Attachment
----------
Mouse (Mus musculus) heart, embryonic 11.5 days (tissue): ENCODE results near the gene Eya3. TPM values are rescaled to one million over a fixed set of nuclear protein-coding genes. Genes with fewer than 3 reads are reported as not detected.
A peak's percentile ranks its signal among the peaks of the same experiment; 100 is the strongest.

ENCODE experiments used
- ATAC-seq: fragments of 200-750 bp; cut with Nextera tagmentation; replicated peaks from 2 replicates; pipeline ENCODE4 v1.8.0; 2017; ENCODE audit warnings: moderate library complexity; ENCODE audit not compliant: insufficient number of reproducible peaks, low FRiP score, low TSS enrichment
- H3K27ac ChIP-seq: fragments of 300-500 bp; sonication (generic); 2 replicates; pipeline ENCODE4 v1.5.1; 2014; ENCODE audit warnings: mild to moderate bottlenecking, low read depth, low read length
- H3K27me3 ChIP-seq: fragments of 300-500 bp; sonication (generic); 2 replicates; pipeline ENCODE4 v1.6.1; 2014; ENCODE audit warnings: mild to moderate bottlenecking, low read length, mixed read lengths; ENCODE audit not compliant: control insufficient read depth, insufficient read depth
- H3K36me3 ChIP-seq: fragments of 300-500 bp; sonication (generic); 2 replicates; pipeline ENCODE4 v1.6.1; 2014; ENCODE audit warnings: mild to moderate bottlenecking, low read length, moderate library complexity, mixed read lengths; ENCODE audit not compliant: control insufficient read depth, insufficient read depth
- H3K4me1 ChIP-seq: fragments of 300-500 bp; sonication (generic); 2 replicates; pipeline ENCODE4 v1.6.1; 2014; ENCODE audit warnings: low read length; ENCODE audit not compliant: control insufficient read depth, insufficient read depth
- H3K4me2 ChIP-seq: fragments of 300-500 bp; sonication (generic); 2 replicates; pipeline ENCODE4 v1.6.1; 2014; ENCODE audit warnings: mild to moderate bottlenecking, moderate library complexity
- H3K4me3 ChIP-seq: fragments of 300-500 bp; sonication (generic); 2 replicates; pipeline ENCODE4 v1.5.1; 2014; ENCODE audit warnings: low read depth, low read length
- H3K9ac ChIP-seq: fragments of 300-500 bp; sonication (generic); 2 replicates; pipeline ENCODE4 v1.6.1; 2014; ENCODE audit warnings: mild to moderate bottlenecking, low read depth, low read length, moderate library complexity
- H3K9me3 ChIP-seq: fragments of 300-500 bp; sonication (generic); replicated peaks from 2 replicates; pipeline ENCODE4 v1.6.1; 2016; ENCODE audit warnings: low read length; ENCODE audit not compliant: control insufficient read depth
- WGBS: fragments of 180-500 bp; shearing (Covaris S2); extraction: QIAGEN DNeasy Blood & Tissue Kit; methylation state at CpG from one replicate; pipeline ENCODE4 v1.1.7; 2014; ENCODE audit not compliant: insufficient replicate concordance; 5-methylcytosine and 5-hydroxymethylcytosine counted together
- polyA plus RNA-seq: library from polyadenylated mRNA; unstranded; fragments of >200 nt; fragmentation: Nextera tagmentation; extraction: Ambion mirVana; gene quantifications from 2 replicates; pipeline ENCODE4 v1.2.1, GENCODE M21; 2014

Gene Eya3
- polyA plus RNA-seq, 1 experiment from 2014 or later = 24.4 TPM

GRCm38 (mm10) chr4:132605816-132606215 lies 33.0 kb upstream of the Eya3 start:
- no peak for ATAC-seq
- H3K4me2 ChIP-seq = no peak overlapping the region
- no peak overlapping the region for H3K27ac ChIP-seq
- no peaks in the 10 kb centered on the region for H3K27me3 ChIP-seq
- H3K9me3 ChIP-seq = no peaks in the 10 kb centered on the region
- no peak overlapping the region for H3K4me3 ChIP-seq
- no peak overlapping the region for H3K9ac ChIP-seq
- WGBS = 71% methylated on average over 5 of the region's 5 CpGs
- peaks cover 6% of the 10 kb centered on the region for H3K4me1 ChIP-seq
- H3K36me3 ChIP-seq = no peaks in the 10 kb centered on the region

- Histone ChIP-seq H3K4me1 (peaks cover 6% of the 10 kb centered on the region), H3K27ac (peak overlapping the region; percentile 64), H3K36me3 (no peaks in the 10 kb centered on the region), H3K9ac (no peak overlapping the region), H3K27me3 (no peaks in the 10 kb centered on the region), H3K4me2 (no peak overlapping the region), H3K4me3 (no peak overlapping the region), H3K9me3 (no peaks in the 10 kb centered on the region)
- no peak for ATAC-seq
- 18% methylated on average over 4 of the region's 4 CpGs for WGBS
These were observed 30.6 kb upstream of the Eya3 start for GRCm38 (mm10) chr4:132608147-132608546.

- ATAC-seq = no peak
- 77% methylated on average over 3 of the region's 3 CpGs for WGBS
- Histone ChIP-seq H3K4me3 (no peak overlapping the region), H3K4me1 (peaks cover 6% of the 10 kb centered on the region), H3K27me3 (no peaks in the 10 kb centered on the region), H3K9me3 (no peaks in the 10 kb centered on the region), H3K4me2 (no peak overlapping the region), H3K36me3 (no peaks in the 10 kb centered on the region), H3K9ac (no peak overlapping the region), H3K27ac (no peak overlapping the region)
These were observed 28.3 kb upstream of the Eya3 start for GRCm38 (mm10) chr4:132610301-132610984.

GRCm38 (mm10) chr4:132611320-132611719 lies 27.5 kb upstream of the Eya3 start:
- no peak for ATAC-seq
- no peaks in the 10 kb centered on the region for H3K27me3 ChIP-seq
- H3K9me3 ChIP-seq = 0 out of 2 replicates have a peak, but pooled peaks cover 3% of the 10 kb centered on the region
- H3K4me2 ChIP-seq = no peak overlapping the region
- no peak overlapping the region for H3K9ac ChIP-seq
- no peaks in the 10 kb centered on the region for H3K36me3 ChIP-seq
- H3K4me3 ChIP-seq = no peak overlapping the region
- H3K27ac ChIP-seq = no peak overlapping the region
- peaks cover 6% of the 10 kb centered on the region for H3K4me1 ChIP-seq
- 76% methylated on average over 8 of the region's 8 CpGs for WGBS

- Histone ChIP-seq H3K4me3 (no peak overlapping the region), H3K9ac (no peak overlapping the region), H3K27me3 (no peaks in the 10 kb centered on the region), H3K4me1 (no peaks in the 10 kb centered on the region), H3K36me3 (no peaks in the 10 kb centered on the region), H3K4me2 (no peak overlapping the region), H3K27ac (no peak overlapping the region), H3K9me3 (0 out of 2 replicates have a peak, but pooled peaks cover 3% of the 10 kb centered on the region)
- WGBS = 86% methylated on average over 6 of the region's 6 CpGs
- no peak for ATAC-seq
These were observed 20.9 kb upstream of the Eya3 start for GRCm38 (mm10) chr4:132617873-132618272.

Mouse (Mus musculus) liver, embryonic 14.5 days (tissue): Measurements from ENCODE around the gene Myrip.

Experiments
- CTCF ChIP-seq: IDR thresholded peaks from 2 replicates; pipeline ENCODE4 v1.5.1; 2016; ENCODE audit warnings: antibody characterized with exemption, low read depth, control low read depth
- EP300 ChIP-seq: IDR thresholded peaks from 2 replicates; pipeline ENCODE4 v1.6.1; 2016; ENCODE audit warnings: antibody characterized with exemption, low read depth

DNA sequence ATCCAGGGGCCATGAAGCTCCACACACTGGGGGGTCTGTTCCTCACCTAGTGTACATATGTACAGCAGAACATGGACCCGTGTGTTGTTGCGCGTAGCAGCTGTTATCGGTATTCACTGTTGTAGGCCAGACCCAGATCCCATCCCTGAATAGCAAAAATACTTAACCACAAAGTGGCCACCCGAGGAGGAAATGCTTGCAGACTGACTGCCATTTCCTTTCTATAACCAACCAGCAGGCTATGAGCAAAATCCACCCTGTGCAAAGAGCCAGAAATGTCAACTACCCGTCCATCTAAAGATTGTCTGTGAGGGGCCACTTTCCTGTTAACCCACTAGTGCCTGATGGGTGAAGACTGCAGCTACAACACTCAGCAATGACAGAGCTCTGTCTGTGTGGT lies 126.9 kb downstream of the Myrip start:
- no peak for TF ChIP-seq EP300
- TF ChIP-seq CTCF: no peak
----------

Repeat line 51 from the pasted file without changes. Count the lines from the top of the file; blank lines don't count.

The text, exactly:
Mouse (Mus musculus) liver, embryonic 14.5 days (tissue): Measurements from ENCODE around the gene Myrip.